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Re: Would You Pay to Play?
« Reply #26 on: April 11, 2013, 08:42:31 PM »
Personally, I really rather not pay and I don't see myself sticking around long if everyone needs a subscription. Maybe once in a blue moon, but eh.  I am pretty cheap and tight on the wallet most of the time.


If I may suggest:
1. Only people that can create realms are Payers.  (Anyone, pay or free can subsequently rule the realm by succession or whatever.)
2. Only Payers get their entourage/soldiers back after inactivity.
3. Payers have the option of 'Non-Hero' mode.  They have higher chance of escaping from battle and not taking injuries/dying, since they never take part in the battle themselves.  (Lower leading battle bonus and no use for that X fighting skill... :P )
4. Pay to escape imprisonment, deus ex machina. (Per use, manually.)
5. Pay to avoid execution, ultra-deus ex machina.  (Per use, pre-payed.)
6. Moar peasants, recruit more peasants at a village, once. (Per use)
7. Peasant herder, peasants can't desert for in-game week. (per character)

pacres

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Re: Would You Pay to Play?
« Reply #27 on: April 11, 2013, 09:25:00 PM »
 I'm personally against pay to play, but if its developed enough with enough things figured out, I'd probably pay if it were cheap. As far as pay-to-win goes, it's the cancer of gaming today. Try the approach of some other games, have any paying features just give access to aesthetic changes. Such as: The ability to create your own banner emblem/colors (upon the okay of Tom to be sure it isn't racist, inappropriate), custom in-game avatar, a seal on all messages sent by that person (like an official seal of a lord stamped to close the scroll) and messages by them would have a scroll-like background with the seal somewhere on it. Things like that.

Mookzen

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Re: Would You Pay to Play?
« Reply #28 on: April 11, 2013, 09:28:50 PM »
[snip]
If I may suggest:
1. Only people that can create realms are Payers.  (Anyone, pay or free can subsequently rule the realm by succession or whatever.)
2. Only Payers get their entourage/soldiers back after inactivity.
3. Payers have the option of 'Non-Hero' mode.  They have higher chance of escaping from battle and not taking injuries/dying, since they never take part in the battle themselves.  (Lower leading battle bonus and no use for that X fighting skill... :P )
4. Pay to escape imprisonment, deus ex machina. (Per use, manually.)
5. Pay to avoid execution, ultra-deus ex machina.  (Per use, pre-payed.)
6. Moar peasants, recruit more peasants at a village, once. (Per use)
7. Peasant herder, peasants can't desert for in-game week. (per character)


Is this a joke ?

ndkid

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Re: Would You Pay to Play?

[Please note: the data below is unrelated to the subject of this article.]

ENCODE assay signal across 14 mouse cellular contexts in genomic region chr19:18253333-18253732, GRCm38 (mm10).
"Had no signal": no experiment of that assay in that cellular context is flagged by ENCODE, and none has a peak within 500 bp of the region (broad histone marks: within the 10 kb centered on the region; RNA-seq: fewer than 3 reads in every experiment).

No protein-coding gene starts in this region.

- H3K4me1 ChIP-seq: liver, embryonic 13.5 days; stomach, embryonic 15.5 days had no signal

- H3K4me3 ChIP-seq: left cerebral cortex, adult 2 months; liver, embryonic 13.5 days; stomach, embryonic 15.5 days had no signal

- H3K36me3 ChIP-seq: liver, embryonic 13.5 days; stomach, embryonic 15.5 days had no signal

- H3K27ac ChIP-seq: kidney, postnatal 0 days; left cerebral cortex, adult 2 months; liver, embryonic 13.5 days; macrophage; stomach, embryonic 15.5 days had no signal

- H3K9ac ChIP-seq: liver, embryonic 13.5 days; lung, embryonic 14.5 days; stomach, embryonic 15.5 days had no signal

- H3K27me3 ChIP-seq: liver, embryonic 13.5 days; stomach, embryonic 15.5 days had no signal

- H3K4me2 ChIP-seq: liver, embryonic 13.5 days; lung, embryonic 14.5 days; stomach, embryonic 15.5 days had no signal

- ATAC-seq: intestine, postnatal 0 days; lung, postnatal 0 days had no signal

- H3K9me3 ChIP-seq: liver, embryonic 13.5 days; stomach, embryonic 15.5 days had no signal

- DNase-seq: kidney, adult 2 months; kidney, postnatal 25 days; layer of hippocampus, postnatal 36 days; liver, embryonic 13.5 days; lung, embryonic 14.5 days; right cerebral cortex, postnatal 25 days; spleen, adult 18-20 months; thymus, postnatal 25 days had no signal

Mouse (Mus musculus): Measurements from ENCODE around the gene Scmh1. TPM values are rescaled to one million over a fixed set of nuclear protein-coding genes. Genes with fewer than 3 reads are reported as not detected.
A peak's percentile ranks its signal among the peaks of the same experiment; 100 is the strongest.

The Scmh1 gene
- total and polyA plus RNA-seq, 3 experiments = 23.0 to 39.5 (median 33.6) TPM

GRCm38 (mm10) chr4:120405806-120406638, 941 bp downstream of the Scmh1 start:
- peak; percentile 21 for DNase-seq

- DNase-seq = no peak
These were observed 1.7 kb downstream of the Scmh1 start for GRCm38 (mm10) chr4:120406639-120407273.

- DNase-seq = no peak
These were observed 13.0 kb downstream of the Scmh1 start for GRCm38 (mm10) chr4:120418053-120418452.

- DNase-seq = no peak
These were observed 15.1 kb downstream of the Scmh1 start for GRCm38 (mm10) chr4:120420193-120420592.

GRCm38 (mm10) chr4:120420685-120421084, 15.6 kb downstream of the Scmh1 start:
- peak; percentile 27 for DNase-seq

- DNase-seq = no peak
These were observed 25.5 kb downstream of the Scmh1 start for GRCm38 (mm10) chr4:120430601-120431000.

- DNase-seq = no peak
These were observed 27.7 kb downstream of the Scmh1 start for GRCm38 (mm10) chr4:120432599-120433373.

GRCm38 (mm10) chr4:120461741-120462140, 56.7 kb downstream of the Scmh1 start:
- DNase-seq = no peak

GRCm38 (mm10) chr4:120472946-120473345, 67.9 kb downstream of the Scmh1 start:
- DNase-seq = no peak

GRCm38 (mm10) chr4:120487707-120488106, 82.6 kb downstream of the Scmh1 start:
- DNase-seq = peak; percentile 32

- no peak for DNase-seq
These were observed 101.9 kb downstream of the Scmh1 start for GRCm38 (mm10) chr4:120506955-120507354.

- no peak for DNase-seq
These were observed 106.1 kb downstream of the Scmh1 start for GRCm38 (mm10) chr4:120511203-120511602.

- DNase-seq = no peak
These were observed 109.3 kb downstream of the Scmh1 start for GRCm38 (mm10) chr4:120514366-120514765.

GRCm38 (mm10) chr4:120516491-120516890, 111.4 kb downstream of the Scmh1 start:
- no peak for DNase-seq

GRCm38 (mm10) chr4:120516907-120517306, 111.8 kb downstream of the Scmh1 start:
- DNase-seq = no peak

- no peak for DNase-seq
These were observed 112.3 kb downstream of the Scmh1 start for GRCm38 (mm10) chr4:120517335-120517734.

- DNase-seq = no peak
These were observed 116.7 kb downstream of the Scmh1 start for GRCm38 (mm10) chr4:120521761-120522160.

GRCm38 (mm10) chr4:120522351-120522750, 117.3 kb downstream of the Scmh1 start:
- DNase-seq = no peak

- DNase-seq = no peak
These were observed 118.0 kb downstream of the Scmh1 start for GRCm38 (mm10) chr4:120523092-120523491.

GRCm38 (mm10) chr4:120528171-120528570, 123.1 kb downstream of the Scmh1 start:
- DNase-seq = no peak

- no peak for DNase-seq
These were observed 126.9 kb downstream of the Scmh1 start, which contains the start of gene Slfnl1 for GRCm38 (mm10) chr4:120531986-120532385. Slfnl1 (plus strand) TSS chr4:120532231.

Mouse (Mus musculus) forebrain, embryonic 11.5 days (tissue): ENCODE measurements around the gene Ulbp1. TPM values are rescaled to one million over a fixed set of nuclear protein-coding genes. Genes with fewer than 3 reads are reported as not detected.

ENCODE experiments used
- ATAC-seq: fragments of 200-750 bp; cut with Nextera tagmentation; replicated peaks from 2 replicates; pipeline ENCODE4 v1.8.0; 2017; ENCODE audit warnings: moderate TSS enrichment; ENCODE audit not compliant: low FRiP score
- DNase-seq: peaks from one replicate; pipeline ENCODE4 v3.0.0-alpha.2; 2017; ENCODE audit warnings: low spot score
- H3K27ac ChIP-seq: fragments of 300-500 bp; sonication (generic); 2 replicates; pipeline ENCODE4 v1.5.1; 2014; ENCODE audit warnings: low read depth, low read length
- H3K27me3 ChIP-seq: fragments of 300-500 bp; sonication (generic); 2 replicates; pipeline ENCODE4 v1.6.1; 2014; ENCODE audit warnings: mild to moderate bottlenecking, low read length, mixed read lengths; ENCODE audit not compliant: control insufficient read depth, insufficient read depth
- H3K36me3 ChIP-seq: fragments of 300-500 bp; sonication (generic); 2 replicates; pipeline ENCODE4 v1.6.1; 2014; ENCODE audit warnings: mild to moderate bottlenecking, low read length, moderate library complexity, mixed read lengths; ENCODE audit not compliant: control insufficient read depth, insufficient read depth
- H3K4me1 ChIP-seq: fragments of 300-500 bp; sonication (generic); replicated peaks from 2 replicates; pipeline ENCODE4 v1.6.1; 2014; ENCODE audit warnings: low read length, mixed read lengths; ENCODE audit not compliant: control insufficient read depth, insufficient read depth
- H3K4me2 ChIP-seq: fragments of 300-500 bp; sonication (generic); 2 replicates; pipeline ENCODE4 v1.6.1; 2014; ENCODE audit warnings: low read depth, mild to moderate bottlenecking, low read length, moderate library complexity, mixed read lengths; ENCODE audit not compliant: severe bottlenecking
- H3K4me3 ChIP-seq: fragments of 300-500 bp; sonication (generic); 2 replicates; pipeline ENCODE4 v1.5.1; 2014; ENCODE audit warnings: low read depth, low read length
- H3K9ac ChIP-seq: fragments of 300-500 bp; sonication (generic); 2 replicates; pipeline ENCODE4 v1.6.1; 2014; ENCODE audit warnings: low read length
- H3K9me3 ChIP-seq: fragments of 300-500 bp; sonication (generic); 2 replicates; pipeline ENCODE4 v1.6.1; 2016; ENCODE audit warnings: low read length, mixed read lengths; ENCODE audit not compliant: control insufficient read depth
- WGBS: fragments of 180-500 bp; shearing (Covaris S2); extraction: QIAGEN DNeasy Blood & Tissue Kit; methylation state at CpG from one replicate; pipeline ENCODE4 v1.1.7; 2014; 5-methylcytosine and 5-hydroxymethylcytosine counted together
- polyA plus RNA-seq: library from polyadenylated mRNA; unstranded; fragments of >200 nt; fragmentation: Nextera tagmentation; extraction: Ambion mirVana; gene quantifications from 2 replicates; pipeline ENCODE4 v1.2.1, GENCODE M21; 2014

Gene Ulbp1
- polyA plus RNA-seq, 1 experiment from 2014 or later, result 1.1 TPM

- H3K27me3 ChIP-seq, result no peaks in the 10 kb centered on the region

« Reply #29 on: April 11, 2013, 09:40:44 PM »
Most people know that M&F is a commercial project that will have some sort of fee paying aspect to playing it. So would you pay to play it? If not, and personal finances aren't the problem, is there something about the game that would put you off paying to play? Can you see any barriers within the gameplay that you think might discourage people from paying a fee to play (not just that they don't like it, but anything about the game that might make people think it's not worth the entry fee even if they do enjoy playing)?

Please note that Tom's already said it will not be pay-to-win, so let's steer clear of that one. Also keep in mind that the graphics and other aspects will improve if the crowdfunding is successful.
To respond to the OP: I do not see myself paying a subscription to play M&F. Personal finances aren't the problem. I've tried to get into P2P MMORPGs before, and I tire quickly, finding myself preferring to return to any of the games that I paid once for years before, rather than continue to pay a subscription cost. When I played Puzzle Pirates, I played the doubloon oceans, where I could use in-game currency to buy-up to certain gameplay features when I wanted them... I never had any interest in moving over to the subscription oceans.

As people have noted elsewhere, part of the problem is that if you are within a hierarchy and you want to step away, much of what defines your character disappears... to me, that leads to a very sink-or-swim result. I was highly active in BM for a couple of years, eventually ruling a realm... and the burn out finally became too much, and I stopped, and I have difficulty imagining returning now, even though it's a free game... the world has moved on without me, and trying to climb up through the relatively boring life of being a peon knight to a level in a realm where I feel like I am accomplishing anything is very akin in my head to the sort of grind one experiences in a MMO, just of a social variety.

I suspect there is some set of features that might turn me into the sort of person who'd be willing to pay to play M&F, but I hesitate to provide anything as certain as, "if you X, I will pay Y". I'd be far more accepting of ad-supported gameplay than P2P. I'd be highly suspicious of a scheme that had tiered gameplay where only real currency could unlock certain abilities/gameplay elements.

On the other hand, I'd be highly receptive to a large up-front cost for a lifetime subscription, whether as part of a KS campaign or something else.